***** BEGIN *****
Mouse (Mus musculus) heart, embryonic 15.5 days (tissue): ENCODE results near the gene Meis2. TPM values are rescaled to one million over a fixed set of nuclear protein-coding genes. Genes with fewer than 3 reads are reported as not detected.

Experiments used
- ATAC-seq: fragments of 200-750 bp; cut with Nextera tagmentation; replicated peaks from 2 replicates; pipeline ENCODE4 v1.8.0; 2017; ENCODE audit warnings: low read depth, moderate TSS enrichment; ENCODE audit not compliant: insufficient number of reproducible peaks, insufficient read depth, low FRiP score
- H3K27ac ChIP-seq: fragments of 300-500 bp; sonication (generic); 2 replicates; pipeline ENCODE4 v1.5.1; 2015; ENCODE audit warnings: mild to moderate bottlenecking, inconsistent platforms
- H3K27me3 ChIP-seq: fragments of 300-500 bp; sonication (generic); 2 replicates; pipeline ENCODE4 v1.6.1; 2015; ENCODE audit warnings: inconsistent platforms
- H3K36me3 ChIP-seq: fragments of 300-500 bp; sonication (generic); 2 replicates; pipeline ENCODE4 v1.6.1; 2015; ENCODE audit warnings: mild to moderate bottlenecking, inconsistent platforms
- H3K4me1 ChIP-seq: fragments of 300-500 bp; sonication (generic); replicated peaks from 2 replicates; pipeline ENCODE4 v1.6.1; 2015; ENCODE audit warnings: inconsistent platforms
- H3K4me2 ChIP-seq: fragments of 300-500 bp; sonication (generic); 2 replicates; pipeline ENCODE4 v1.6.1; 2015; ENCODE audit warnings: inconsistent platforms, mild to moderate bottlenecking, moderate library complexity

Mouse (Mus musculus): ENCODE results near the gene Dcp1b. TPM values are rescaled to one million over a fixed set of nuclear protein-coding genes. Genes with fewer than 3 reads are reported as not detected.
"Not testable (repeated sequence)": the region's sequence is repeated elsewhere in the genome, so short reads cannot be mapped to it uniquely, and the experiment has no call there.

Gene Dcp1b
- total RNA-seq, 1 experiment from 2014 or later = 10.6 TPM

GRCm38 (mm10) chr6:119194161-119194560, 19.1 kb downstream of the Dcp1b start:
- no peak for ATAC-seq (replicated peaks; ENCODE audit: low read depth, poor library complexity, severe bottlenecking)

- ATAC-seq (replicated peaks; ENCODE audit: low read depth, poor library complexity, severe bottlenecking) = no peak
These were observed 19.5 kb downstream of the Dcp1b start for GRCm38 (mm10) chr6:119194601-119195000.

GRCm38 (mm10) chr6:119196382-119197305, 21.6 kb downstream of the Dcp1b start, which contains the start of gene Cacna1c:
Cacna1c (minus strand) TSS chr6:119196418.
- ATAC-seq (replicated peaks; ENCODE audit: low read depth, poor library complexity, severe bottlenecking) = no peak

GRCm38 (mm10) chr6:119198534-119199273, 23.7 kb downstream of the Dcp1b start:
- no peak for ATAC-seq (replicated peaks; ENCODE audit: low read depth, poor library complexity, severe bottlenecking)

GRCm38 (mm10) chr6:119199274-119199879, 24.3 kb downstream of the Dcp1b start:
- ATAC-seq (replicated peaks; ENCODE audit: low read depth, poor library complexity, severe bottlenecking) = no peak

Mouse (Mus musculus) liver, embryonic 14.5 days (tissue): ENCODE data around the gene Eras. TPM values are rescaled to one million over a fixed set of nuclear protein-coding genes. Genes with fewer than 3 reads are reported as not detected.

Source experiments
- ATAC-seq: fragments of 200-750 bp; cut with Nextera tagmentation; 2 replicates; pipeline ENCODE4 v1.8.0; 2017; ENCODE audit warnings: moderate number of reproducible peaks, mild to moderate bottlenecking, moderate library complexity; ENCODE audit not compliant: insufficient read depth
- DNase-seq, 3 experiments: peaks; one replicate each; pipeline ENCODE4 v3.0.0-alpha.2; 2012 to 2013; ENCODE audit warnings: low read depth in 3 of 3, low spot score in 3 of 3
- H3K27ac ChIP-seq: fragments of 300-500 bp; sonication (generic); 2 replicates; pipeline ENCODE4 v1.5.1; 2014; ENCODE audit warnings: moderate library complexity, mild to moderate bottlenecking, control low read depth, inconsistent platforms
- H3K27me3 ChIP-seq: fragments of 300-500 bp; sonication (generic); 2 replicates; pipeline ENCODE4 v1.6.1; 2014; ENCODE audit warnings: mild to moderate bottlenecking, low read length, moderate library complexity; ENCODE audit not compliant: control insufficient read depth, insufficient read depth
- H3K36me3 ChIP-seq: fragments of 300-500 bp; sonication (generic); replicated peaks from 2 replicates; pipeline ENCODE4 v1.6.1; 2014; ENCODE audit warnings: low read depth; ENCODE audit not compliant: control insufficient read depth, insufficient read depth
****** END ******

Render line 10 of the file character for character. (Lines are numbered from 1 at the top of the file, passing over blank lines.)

"Not testable (repeated sequence)": the region's sequence is repeated elsewhere in the genome, so short reads cannot be mapped to it uniquely, and the experiment has no call there.